Monitoring concentrations of dissolved organic carbon in Maine lakes before and after severe rainstorms could inform management strategies to help ensure consistent, high-quality drinking water, according to University of Maine researchers.
In their study, working with local drinking water districts, Kate Warner and Jasmine Saros, researchers in UMaine's Climate Change Institute and the School of Biology and Ecology, found that increasingly frequent and extreme rain events can contribute to short-term abrupt changes in the quantity and quality of lakes' dissolved organic carbon, which is derived from leaves, pine needles and other terrestrial debris in watershed runoff.
Goal - Effect - Rainstorms - Freshwater - Ecosystems
The goal was to better understand the effect of severe rainstorms on freshwater ecosystems and, in particular, how dissolved organic carbon is changing in Maine drinking water lakes.
By sampling dissolved organic carbon in six Maine lakes before and after five severe rainstorms, the researchers found three response patterns. Some lakes had an initial spike in dissolved organic carbon that returned to prestorm levels within days. The largest lakes sustained no changes in the concentrations of dissolved organic carbon.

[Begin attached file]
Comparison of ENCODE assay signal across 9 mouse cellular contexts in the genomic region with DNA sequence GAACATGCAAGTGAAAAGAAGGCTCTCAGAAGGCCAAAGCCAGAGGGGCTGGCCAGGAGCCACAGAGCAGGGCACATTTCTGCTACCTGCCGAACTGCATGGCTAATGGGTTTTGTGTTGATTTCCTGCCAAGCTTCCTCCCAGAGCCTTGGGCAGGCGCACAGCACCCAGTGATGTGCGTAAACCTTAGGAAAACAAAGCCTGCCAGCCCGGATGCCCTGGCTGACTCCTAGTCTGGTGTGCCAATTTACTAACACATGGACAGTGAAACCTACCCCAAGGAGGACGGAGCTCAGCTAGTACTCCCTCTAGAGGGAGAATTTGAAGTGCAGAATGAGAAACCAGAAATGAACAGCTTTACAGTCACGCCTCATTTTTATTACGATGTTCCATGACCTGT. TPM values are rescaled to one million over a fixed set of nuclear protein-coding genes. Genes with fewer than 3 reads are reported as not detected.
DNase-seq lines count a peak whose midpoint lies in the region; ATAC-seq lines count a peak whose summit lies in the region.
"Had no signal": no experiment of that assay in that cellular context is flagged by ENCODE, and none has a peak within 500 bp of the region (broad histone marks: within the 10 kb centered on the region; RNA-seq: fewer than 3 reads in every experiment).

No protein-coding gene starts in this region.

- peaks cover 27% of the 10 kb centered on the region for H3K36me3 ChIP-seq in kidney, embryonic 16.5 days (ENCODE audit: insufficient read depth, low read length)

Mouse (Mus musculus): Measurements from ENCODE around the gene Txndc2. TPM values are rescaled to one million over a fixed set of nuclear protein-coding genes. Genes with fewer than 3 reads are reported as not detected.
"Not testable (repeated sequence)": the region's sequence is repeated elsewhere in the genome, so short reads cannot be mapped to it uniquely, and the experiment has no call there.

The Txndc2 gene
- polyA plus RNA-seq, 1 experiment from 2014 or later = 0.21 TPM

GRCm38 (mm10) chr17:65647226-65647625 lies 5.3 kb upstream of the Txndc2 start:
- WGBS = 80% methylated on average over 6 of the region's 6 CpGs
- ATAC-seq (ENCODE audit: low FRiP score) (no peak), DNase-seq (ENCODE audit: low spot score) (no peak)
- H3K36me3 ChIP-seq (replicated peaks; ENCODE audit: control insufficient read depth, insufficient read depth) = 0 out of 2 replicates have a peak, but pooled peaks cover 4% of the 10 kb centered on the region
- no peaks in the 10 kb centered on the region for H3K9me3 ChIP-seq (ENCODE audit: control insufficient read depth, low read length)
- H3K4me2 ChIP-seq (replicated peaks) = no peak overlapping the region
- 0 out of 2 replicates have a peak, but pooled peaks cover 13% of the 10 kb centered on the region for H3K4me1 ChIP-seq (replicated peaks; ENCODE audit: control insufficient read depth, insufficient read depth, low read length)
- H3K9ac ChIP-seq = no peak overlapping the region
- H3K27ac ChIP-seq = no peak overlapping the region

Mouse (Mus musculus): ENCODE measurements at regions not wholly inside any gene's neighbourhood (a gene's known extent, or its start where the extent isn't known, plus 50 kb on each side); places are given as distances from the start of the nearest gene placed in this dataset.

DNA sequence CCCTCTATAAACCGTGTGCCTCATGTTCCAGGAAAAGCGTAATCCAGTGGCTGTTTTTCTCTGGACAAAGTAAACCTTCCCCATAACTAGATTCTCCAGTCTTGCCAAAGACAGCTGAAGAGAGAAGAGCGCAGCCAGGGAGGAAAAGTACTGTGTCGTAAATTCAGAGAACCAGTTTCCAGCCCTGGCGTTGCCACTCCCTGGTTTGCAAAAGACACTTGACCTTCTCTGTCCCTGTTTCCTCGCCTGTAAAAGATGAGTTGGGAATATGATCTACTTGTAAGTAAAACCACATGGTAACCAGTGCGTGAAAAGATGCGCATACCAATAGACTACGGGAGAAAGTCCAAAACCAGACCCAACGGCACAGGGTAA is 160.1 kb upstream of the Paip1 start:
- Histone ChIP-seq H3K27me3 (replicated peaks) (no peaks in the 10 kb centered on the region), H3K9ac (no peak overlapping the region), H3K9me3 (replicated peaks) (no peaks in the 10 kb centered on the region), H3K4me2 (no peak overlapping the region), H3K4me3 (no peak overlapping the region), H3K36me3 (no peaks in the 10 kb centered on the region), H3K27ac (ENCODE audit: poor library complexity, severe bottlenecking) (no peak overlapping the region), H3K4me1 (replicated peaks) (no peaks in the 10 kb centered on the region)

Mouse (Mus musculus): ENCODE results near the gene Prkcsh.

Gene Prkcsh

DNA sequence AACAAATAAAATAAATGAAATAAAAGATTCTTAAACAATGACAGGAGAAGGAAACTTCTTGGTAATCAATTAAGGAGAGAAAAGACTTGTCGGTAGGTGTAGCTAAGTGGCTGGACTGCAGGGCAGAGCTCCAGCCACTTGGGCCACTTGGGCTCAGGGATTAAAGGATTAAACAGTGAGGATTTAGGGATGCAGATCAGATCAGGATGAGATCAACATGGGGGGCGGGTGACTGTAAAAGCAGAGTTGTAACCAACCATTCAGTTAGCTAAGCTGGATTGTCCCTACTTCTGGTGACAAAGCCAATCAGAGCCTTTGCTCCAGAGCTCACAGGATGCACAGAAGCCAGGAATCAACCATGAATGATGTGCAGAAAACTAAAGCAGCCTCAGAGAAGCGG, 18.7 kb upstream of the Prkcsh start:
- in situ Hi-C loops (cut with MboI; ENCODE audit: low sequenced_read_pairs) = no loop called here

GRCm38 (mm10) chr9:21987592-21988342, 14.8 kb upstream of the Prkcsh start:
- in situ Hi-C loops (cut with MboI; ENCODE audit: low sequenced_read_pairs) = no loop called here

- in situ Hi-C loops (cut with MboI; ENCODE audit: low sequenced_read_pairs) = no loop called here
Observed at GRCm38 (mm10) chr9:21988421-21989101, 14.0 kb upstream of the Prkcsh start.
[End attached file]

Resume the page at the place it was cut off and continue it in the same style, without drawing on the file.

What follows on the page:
Lakes - Carbon - Levels - Response - Water
In other lakes, dissolved organic carbon levels increased and remained high. Such a sustained response is particularly important for water districts, which might have to modify treatment strategies following extreme storms.
"Dissolved organic carbon is one of the most important substances in lake ecosystems—particularly drinking water lakes—and yet it's not talked about that often," says Saros, professor...
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